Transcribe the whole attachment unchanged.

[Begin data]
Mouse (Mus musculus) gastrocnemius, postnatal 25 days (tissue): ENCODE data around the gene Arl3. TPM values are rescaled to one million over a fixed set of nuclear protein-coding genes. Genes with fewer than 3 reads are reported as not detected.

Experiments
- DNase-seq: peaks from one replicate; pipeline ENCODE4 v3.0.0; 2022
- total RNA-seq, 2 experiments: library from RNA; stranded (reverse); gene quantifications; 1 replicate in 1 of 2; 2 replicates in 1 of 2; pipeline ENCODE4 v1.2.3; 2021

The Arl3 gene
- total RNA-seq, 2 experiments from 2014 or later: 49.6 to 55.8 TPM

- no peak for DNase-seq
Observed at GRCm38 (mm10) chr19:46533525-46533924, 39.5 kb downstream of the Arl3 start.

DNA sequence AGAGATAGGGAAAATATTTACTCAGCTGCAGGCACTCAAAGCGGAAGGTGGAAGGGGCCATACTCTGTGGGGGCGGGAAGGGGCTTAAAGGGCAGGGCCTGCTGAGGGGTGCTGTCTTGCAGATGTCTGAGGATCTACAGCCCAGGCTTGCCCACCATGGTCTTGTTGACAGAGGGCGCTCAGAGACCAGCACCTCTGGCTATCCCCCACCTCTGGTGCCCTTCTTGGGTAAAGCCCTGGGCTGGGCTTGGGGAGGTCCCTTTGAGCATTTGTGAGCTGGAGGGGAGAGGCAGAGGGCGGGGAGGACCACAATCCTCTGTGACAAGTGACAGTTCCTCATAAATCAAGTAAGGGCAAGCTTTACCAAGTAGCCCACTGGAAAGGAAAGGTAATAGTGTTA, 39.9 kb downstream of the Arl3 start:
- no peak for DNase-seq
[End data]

Mouse (Mus musculus) gastrocnemius, postnatal 25 days (tissue): ENCODE data around the gene Arl3. TPM values are rescaled to one million over a fixed set of nuclear protein-coding genes. Genes with fewer than 3 reads are reported as not detected.

Experiments
- DNase-seq: peaks from one replicate; pipeline ENCODE4 v3.0.0; 2022
- total RNA-seq, 2 experiments: library from RNA; stranded (reverse); gene quantifications; 1 replicate in 1 of 2; 2 replicates in 1 of 2; pipeline ENCODE4 v1.2.3; 2021

The Arl3 gene
- total RNA-seq, 2 experiments from 2014 or later: 49.6 to 55.8 TPM

- no peak for DNase-seq
Observed at GRCm38 (mm10) chr19:46533525-46533924, 39.5 kb downstream of the Arl3 start.

DNA sequence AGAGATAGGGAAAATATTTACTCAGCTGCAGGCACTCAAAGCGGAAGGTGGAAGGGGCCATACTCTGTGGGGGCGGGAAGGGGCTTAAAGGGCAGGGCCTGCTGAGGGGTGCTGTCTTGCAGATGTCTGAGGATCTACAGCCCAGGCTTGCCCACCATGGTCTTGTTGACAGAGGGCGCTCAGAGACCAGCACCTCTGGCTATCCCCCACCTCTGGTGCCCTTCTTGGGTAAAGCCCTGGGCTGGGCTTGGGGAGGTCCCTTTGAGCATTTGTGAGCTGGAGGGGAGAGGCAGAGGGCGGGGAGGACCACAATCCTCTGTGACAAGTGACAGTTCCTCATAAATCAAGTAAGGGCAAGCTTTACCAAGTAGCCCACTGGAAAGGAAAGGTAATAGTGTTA, 39.9 kb downstream of the Arl3 start:
- no peak for DNase-seq